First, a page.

Fighting the fakers…

With medicines, car tyres and even aircraft parts now being counterfeited, new technologies are constantly being developed to keep ahead of the criminals.

To many people the growth in the market for counterfeit goods means the chance to buy cheap jeans or perfume.

But the reality is much darker. Last year alone mouldy rice, bleached with cancer-causing chemicals to look fresh, was repackaged and sold to consumers in China, while an illicit vodka containing methyl alcohol killed at least 60 in Estonia.

The International Chamber of Commerce’s Counterfeiting Intelligence Bureau estimates the global market for fake goods is worth at least $350bn (£240bn) a year, or around seven per cent of world trade. Companies such as Microsoft and Nike spend millions protecting their goods from counterfeiters.

But it is not just software and clothing that are being targeted – counterfeit food, alcohol, pharmaceuticals, car tyres and even aircraft spare parts are sold to unsuspecting customers throughout the world.

Advances in technology have enabled counterfeiters to produce better copies of products and packaging, while the internet is helping criminals discover new developments and sell their products online. But new technologies, using holograms, chemicals and new materials, are also being developed to fight the counterfeiters and are becoming increasingly tough and expensive to copy.

Demand for these technologies is likely to take off following a court case to be held in the US this summer. A counterfeit version of the AIDS drug Serostim was circulating in the US in late-2000, which was ineffective and caused painful skin irritations.

Two of those who bought the fake treatment, Robert Lynn and Kelly Burke, have now filed a lawsuit against the drug’s maker, Serono, claiming the firm should have foreseen that fakes would be produced and taken precautions to prevent it. Should Serono lose, it could have huge consequences for manufacturers, making them responsible for protecting the public by preventing the counterfeiting of their goods.

Until now some companies have seen counterfeiting as an unfortunate fact of business life – an inconvenience but far too costly to tackle. But with the rise in liability claims against manufacturers, companies can no longer afford to ignore the problem, says Gilbert Smith, principal scientist for Opti Lock & Key, a new anti-counterfeiting device developed by technology specialist Qinetiq. ‘Companies might be able to afford to lose 10 per cent of their sales, but they cannot afford a large number of lawsuits,’ he says.

The Opti Lock & Key technology is based on a pair of optical filter devices, which allow some wavelengths of light to pass through, while blocking others. These filters appear clear, but when overlapped and held in front of a light source they combine to give off an intense colour.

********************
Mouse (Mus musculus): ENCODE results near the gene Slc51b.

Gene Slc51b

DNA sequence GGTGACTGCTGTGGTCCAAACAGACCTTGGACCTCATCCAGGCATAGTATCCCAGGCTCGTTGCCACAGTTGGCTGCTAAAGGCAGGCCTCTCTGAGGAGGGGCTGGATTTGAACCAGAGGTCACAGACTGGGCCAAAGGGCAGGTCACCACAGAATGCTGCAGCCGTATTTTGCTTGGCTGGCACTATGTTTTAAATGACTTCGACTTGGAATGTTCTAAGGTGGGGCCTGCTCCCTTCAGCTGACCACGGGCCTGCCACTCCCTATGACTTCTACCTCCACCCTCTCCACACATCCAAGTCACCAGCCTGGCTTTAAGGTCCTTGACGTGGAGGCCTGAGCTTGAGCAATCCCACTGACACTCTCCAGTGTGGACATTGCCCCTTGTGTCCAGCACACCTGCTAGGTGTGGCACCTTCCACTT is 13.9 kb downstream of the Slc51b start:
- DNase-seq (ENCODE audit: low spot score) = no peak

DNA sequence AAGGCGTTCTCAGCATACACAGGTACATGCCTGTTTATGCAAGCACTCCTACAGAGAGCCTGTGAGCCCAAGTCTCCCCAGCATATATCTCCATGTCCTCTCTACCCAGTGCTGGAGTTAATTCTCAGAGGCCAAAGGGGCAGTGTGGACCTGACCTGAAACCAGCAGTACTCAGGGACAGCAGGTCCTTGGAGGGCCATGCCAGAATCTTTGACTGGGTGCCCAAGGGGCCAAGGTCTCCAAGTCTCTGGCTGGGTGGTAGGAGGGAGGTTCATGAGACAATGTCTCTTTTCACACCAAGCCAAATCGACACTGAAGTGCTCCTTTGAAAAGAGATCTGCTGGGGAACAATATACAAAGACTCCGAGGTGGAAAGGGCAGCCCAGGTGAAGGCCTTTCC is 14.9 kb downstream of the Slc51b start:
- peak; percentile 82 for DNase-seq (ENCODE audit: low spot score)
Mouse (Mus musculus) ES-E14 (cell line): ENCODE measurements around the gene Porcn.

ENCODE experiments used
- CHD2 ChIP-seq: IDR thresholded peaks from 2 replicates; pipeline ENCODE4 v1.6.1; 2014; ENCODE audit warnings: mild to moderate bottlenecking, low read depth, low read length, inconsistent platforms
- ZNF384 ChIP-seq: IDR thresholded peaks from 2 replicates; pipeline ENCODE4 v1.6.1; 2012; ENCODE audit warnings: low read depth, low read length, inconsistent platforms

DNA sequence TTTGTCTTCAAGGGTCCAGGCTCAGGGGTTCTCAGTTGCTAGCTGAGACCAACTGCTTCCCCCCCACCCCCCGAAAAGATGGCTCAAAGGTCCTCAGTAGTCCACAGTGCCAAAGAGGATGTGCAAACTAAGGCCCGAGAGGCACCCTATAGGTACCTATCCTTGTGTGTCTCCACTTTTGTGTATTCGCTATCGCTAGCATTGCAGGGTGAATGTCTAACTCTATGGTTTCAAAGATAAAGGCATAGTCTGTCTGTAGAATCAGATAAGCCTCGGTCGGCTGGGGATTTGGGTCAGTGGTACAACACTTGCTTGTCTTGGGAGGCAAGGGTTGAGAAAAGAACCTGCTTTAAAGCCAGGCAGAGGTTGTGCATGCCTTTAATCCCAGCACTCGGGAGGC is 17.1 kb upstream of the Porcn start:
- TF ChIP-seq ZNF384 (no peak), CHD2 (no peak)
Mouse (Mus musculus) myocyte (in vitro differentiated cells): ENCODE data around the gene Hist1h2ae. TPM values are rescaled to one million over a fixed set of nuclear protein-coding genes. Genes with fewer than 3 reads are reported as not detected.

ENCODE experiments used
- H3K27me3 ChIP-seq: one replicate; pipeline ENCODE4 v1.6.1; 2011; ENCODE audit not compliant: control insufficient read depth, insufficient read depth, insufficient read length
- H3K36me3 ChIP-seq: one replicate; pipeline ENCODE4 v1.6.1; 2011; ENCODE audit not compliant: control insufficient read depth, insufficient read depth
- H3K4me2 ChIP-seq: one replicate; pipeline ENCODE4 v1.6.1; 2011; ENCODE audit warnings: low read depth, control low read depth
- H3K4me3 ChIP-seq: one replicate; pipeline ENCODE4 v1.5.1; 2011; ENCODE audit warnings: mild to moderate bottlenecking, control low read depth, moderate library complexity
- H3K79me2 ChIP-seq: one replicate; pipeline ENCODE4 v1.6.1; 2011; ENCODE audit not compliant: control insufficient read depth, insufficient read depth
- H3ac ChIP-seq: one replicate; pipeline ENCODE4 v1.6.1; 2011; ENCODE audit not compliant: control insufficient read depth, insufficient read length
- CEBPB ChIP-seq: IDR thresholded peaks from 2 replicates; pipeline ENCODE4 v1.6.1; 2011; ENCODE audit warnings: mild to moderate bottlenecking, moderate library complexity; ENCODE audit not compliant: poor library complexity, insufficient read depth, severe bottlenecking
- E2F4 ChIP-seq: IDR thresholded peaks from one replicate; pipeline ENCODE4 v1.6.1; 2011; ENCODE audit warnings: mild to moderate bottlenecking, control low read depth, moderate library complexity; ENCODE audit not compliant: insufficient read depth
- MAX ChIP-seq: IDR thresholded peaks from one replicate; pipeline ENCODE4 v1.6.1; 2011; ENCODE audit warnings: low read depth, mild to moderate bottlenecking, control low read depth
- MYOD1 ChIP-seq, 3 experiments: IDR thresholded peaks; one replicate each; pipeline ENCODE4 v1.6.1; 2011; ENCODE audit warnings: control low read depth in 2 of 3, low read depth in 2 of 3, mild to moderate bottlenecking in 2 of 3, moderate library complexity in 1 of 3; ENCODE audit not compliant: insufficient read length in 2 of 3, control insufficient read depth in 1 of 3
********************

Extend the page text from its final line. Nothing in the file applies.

It is an unusual effect, and one that is not easy to replicate using dyes. This makes it extremely difficult for counterfeiters to copy, says Smith. ‘It would be very hard to replicate large numbers of locks and keys without access to very expensive machinery, which is a strong disincentive.’

A variety of keys can be used with the same lock to gain different effects, while the filters can be designed to change colour as the angle at which they are held is altered. The device can be designed to include patterns or logos, making it attractive to firms looking for a security system that does not limit their advertising space.

The device could be used in product labelling, security documents and banknotes, says Smith. Qinetiq is producing prototypes of the system, and talking to potential partners interested in developing the technology for different markets.

Another method manufacturers use to combat counterfeiting is tags based on radio-frequency antennae. These are produced by applying an etch-resistant pattern to a metal-coated substrate. The substrate is then dipped in acid and etched to remove any unwanted areas, leaving behind the desired pattern. But this process is complicated and costly, and cannot produce patterns in very fine detail, so the tags can’t be miniaturised.

A Qinetiq spin-off, Qinetiq Metal Printing, has invented a method of printing metal directly on to most flexible and rigid substrates, including synthetic paper (used in Australia for banknotes), polyester, ceramic and glass. A range of metals, including copper, nickel, silver and gold, can also be deposited using the process. The system can also be used to print an RF antenna on a tiny tag, which can be sewn into clothing. The antenna can be detected using an RF reader – at the point of sale, for example – providing a cheap and simple method of tagging products to protect them from counterfeiters, says Chris Coomber, director of QMP.

Companies can also send information to the tags, helping them in the fight against the growth of the grey market, he says. ‘Nike may tell its manufacturer it wants 2,000 pairs of trainers made, and the company then makes 20,000 and sells the rest on the grey market. Using this technology Nike could supply the manufacturer with the tags, each with a unique identification number.’ The device could then be tracked as it moves from the manufacturing plant to the shop floor, and even to the customer.

Companies are become increasingly concerned about the erosion of their brand value, says Alex Laurie, materials science chemist at technology development firm Generics. ‘We rely on brands to drive the consumer market. If companies can’t protect their image they can’t make a profit, and they are becoming increasingly heavy-handed about shutting down counterfeiting operations.’